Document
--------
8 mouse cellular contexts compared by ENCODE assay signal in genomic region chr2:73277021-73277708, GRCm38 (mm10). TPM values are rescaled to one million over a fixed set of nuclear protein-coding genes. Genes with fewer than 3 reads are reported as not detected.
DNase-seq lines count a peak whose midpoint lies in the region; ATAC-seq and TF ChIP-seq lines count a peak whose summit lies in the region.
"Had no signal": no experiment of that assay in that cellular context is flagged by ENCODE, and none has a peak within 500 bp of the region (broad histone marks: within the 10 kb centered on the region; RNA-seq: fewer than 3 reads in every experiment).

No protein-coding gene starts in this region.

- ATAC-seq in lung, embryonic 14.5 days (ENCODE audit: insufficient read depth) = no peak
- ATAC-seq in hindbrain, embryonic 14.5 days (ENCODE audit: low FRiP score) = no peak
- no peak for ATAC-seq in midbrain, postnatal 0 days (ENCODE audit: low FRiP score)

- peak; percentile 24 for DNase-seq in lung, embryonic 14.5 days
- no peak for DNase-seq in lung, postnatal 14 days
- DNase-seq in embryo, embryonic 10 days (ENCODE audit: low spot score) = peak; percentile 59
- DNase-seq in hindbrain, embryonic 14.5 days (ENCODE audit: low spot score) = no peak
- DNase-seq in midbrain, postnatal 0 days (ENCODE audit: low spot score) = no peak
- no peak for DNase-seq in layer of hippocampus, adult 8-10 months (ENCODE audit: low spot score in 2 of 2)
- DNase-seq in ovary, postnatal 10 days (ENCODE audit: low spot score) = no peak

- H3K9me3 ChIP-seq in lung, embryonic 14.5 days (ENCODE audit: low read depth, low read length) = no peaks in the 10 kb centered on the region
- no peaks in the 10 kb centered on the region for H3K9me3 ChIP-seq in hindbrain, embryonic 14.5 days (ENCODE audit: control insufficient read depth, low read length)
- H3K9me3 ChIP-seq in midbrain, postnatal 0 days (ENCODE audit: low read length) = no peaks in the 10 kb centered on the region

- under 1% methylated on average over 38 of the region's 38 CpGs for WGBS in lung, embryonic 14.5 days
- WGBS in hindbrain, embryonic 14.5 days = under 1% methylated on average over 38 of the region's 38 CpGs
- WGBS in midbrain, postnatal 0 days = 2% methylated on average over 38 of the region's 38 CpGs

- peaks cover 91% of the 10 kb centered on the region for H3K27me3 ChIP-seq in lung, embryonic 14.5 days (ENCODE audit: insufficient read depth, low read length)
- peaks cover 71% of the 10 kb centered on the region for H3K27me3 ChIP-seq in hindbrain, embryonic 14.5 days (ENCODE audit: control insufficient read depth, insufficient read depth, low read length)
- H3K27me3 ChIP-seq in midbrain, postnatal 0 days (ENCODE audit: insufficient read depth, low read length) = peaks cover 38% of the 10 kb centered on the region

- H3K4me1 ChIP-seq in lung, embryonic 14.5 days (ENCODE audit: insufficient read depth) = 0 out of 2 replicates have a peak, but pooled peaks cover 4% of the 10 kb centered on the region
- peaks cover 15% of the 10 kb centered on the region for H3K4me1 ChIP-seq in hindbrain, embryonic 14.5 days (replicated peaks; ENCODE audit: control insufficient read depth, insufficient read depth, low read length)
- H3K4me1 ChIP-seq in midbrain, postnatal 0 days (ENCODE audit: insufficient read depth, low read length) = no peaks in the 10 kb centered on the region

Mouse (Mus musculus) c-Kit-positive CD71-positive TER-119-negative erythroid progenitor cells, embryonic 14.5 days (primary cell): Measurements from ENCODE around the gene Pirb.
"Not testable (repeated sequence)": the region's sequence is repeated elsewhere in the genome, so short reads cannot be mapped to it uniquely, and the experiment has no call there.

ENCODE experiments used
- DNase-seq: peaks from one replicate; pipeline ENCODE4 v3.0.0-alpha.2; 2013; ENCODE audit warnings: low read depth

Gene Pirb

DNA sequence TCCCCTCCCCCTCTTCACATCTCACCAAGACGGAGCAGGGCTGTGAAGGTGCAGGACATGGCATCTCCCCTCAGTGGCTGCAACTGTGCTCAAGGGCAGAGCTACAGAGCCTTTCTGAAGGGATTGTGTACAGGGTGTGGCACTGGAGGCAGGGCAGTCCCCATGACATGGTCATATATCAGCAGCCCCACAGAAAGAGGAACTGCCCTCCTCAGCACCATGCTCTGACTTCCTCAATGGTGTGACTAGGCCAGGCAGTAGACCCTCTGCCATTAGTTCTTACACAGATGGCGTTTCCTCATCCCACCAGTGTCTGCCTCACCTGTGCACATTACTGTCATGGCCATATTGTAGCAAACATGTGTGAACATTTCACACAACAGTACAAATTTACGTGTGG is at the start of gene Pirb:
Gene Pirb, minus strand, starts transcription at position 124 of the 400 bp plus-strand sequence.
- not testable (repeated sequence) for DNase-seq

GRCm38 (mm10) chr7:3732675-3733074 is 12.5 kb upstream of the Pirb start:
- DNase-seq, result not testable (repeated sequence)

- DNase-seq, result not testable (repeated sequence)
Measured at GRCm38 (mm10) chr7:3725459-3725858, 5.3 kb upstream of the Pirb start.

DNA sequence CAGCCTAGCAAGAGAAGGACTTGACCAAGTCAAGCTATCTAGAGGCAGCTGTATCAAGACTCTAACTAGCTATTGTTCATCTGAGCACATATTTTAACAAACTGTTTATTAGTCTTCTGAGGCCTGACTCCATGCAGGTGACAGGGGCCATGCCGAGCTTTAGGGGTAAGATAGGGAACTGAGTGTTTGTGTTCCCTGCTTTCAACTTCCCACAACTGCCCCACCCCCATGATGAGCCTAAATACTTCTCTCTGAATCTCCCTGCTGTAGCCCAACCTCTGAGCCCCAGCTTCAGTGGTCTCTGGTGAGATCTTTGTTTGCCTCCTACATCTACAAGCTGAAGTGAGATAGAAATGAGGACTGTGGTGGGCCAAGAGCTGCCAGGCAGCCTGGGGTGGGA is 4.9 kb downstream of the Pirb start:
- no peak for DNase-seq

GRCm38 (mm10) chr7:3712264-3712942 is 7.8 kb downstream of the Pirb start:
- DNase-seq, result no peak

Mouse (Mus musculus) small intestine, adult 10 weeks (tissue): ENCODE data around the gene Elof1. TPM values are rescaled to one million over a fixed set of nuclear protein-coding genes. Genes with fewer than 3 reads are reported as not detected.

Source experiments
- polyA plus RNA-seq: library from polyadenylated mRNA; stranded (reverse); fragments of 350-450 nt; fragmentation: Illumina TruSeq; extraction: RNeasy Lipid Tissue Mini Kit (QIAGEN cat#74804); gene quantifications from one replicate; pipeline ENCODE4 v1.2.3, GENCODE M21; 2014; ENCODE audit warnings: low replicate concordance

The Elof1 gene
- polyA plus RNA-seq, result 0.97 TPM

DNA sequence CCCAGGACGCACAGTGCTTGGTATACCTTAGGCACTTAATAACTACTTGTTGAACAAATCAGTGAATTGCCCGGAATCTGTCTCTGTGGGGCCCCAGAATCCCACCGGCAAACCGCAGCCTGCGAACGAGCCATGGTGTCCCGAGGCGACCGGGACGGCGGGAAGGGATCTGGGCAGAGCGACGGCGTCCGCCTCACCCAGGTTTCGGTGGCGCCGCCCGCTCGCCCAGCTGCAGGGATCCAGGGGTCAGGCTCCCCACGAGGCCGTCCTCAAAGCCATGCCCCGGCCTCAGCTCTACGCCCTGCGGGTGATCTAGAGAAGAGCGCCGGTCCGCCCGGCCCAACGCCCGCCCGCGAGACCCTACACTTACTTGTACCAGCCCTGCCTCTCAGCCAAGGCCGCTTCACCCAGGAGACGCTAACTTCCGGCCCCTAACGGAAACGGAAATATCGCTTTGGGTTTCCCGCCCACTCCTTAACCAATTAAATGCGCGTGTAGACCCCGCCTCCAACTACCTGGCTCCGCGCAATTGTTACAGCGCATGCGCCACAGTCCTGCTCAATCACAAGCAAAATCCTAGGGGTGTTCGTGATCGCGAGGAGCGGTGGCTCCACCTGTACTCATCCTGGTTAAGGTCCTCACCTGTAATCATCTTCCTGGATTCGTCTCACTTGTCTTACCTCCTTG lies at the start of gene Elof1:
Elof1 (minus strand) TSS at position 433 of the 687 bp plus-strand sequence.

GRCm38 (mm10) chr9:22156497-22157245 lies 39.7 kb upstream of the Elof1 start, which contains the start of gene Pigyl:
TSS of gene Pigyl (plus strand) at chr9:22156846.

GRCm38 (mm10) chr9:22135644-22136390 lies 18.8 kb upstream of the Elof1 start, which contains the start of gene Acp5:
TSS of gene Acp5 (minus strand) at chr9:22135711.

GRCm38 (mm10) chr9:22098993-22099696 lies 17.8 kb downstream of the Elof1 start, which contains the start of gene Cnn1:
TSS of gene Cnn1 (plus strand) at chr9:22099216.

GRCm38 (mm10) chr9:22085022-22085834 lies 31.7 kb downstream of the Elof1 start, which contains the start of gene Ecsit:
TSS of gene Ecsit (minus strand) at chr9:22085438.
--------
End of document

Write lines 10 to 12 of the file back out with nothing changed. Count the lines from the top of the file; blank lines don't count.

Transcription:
- DNase-seq in embryo, embryonic 10 days (ENCODE audit: low spot score) = peak; percentile 59
- DNase-seq in hindbrain, embryonic 14.5 days (ENCODE audit: low spot score) = no peak
- DNase-seq in midbrain, postnatal 0 days (ENCODE audit: low spot score) = no peak